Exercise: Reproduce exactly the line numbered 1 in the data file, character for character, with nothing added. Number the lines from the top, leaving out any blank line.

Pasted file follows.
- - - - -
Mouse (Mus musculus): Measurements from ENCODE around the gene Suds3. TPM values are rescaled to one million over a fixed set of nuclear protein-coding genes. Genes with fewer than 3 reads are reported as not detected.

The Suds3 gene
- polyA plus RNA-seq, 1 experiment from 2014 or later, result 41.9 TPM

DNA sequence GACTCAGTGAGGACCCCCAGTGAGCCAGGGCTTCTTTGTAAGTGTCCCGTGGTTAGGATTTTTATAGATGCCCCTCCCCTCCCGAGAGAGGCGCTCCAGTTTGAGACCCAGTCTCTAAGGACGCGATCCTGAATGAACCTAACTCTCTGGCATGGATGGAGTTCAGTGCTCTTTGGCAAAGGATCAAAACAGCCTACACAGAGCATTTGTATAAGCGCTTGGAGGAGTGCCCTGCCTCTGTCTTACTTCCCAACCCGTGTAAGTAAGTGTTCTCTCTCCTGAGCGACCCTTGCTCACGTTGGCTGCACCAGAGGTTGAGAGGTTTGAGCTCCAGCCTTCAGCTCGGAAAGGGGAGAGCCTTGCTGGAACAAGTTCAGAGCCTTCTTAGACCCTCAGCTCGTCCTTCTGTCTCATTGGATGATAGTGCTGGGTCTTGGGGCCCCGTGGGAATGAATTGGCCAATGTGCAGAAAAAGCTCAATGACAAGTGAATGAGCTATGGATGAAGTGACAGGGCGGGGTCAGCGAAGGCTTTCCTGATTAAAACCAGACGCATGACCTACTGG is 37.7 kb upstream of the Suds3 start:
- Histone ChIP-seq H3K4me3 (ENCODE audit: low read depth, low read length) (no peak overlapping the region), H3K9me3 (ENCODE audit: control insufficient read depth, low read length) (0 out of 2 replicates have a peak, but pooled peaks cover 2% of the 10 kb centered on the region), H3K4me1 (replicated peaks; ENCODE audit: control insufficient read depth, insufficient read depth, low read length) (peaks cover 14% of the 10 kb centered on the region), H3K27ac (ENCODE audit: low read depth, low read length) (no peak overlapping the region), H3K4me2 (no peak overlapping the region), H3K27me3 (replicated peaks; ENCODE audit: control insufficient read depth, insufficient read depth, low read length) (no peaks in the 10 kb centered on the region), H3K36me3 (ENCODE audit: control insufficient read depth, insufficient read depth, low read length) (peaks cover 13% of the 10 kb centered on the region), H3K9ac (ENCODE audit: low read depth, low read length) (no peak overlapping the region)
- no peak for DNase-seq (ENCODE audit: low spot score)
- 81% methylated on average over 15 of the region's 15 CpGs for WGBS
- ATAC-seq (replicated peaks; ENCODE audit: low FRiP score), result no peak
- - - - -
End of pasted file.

Mouse (Mus musculus): Measurements from ENCODE around the gene Suds3. TPM values are rescaled to one million over a fixed set of nuclear protein-coding genes. Genes with fewer than 3 reads are reported as not detected.